Formula 1 looks set to abandon attempts to trial different race weekend formats in 2020, after teams failed to get behind the idea of reverse grids experiments earlier this week.
The championship’s owner Liberty Media has been evaluating ways to spice up the show, and was hoping to test out three reverse grid qualifying races next year to see what impact they had on the spectacle.
The idea was that at three grands prix – France, Belgium and Russia – F1’s normal qualifying session would be replaced with a short race whose grid was put together in reverse championship order.
The end result of this race, which would be roughly 100km (62 miles) in length, would decide the starting order for the main event on Sunday.
The matter was discussed at this week’s latest F1 rules meeting in Paris between teams, the FIA and F1, but it failed to get the unanimous support that was needed for a change of regulation to happen.
It is understood some frontrunning teams were against the plan because they believed that it would be too difficult for them to make up enough ground if they started at the back.
Although the rejection of the idea this week is not officially the end of the road for reverse grids, because it could still be resurrected as late as next season if all teams approve, it is understood that F1 sees little gain in wasting time pursuing it further now that top teams are entrenched against it.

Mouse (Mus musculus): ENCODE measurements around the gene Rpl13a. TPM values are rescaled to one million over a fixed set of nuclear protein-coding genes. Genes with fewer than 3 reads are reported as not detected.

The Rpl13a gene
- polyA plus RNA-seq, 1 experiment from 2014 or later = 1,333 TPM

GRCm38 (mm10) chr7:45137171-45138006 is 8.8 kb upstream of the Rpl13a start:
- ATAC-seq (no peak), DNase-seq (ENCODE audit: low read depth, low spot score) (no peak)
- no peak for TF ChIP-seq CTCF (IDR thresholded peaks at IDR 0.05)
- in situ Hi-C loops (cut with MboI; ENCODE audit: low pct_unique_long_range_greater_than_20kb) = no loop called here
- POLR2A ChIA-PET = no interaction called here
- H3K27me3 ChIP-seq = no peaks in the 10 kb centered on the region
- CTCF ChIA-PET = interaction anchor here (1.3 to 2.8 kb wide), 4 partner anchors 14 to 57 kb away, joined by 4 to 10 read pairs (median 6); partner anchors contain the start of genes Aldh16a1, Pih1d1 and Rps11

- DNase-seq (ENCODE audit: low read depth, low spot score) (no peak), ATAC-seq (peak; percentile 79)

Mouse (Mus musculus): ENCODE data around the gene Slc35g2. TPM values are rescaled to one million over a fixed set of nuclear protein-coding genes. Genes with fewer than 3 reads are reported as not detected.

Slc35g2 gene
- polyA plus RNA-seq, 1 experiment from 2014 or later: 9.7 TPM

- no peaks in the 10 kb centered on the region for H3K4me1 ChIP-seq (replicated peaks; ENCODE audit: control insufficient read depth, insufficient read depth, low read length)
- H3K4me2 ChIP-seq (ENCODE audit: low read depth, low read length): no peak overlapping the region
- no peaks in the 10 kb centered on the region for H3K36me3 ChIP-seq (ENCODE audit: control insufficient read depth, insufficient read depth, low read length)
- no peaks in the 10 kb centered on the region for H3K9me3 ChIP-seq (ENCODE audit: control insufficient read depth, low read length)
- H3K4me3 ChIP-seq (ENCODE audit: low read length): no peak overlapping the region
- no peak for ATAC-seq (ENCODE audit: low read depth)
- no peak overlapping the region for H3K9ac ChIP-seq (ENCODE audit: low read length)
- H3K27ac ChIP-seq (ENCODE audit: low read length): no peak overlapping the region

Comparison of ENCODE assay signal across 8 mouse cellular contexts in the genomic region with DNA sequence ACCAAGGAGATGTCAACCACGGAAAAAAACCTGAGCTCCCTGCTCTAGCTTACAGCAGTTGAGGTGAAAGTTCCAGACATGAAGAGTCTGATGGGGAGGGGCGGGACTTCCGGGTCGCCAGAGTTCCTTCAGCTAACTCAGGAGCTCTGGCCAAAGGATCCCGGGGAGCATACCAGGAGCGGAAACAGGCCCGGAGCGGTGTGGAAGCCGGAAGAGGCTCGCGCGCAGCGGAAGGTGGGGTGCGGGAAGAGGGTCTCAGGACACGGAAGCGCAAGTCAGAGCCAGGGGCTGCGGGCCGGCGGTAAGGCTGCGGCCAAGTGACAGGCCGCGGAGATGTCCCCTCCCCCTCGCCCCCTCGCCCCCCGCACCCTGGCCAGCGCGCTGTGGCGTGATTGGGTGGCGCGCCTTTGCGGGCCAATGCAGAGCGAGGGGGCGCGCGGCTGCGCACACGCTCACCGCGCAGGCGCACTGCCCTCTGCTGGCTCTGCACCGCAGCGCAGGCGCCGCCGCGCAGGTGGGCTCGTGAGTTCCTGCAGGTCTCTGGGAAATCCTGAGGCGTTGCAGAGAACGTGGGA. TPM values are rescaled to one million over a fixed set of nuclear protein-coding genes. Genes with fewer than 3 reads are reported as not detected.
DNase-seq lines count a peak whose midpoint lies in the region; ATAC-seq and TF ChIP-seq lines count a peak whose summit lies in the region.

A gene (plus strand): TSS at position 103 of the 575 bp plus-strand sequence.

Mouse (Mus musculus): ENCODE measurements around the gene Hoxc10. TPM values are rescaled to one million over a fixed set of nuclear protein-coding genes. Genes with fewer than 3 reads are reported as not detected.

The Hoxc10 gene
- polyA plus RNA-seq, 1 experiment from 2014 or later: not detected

There have been some suggestions that the bigger outfits would be open to a compromise of a more normal qualifying race on Saturdays – with grid position for that perhaps set by Friday practice times – but there is believed to be little enthusiasm for this from the series chiefs.
A straightforward qualifying race would not offer the same potential for a mixed-up Sunday grid – a key motivation behind the format experiment ideas – that a reversed grid qualifier would.
It is also widely accepted that the current qualifying format is popular with fans, so there is little benefit to be had from trialling a different format on Saturday to achieve an almost identical result with the Sunday grid.
Last month, F1 managing director of motorsport Ross Brawn was clear that the championship needed to be open to experiments if it was to move with the times and maintain its popularity against growing competition in the entertainment sphere.
“I understand that the purists might be concerned, but we should not be afraid to conduct an experiment otherwise we cannot progress,” he said.
“We don’t want change for the sake of change; we want to improve our sport, because, rather like the development of the cars, if you stand still you risk slipping backwards.”
It had been hoped that the experiments for next year would deliver an answer about whether reverse grid races should become more regular in the longer term.
But without a definitive answer on that, F1 is unlikely to risk imposing them from 2021 even though it would only take majority support to do so at this point.